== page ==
Sustainable Gardening from your Scraps

Sustainable Gardening from your Scraps

It's amazing that more and more of us are exploring our green fingers during the Coronavirus lockdown, and starting to grow some herbs, fruit and vegetables at home.

However, with some garden centres closed and some with long queues, it can be difficult to get hold of the seeds or seedlings that you need. Fear not - here are five things you can grow at home by using scraps from your own cooking. Some will have you replenishing your fridge as quickly as a week or two, whilst others are for the longer term. 

1. Spring onions - you need to submerge the root ends into a glass of warm water. Within a few days, you'll witness some new growth. Plant them in in a pot (a few cm apart) and enjoy watching your new batch of spring onions grow. Quick, easy and they'll be ready for next week's meals!



2. Celery - not everyone's favourite veggie, but we know it's good for us so we persevere! Cut the stems of celery to leave 'the butt' (the wider bottom bit!). Place the celery butt in a deep plate / shallow bowl with some warm water in it. You'll see roots start to emerge in about a week, at which point you can transfer it into soil (with the only the new leaves sitting above the soil level).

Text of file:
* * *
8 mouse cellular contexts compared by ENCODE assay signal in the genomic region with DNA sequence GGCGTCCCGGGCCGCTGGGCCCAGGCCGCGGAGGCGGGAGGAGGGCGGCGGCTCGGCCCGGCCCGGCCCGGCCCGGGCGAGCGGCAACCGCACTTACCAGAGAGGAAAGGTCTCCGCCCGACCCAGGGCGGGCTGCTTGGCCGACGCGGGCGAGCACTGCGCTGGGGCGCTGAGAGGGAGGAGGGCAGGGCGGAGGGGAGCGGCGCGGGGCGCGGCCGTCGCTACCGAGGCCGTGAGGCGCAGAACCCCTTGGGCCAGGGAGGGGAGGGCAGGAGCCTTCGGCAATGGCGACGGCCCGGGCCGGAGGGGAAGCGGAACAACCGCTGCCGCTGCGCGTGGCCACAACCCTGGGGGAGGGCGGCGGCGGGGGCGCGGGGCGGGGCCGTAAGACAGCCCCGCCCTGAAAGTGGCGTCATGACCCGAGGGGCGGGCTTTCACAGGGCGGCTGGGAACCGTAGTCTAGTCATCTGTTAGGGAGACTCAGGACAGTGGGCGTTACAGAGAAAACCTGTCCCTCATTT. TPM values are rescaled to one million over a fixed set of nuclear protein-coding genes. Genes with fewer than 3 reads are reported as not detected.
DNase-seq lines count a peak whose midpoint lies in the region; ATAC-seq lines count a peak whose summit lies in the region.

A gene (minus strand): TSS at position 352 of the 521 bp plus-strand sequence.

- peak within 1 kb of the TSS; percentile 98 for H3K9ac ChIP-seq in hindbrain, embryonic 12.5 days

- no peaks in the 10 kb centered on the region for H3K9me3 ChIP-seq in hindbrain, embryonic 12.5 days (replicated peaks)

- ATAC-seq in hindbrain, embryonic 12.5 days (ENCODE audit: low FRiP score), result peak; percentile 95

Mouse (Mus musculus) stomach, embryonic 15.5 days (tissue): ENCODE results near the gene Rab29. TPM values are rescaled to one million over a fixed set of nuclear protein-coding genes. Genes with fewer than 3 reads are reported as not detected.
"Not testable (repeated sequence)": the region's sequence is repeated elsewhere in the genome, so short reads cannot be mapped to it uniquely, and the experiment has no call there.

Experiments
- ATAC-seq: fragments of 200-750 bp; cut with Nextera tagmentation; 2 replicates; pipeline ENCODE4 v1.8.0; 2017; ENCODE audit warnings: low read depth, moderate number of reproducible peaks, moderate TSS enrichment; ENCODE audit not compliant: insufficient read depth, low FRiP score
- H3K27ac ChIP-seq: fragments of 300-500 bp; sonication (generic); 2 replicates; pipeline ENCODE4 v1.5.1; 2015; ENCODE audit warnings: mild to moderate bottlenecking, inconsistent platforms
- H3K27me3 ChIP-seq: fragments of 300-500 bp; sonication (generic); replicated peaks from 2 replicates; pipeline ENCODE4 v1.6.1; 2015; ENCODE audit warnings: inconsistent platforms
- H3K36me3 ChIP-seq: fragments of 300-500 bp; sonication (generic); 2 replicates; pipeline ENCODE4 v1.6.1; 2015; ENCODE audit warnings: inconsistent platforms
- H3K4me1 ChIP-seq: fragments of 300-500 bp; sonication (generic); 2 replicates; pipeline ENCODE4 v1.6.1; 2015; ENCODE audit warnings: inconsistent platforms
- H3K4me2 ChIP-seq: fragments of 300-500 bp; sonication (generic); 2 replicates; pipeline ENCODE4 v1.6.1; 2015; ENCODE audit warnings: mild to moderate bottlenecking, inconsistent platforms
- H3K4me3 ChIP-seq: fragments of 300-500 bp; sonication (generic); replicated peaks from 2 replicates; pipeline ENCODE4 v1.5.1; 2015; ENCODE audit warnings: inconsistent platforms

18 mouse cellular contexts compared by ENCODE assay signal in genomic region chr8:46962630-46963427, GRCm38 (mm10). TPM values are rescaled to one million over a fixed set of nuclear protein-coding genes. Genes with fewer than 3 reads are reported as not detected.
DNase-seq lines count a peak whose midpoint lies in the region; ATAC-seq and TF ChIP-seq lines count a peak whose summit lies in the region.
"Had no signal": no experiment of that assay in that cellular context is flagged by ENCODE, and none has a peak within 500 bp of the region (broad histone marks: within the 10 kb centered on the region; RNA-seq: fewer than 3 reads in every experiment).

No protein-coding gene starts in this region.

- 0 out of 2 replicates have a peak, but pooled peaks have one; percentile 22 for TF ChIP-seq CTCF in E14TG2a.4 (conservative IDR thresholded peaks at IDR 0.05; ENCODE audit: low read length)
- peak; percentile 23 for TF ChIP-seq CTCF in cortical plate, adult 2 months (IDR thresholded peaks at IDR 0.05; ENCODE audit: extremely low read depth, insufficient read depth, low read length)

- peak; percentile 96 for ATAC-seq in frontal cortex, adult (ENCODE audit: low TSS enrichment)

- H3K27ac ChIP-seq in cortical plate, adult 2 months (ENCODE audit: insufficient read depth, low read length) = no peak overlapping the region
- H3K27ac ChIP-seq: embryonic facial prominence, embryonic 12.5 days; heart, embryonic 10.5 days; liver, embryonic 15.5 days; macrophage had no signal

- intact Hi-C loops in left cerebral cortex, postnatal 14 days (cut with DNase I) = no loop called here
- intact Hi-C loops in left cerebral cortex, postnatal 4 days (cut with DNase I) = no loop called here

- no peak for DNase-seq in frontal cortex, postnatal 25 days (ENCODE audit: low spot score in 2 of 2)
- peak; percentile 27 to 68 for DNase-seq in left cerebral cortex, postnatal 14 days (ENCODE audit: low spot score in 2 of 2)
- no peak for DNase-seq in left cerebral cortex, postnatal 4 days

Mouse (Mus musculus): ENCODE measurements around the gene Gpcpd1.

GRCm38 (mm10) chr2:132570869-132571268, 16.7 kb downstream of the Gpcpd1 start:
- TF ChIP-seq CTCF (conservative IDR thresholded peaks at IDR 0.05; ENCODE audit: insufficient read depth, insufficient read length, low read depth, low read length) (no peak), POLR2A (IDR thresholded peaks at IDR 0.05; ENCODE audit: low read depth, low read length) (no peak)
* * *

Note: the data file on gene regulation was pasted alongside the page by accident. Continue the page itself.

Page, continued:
3. Pak Choi (or Bok Choi for our North American friends) - you use exactly the same method as the celery for this one. It may take slightly longer for roots to appear from the butt once it's in the saucer of warm water (up to 10 days), and then you can plant away to enjoy quick growth of new pak choi leaves.


4. Basil - Take your packet of supermarket basil, make sure all stems are facing the right way up, and remove bottom leaves. Keep them soaked in warm water until you see roots start to grow (it can take 2-4 weeks so stay patient and change the water every 1-2 days to prevent rotting.) Once you can see roots of at least 2cm, plant them straight into soil and watch them flourish!



5. Carrot tops - when you chop your carrots, keep a chunky bit of the top aside. Place them in a saucer of warm water, until you see roots emerging in 1-2 weeks. You should also start to see some greet shoots during this time. Once you have roots and green shoots, plant the carrot tops into the soil and watch the green tops flourish. These are surprisingly nutritious (high in calcium and Vit A), and make a great substitute for parsley. You can also find an easy carrot top pesto recipe here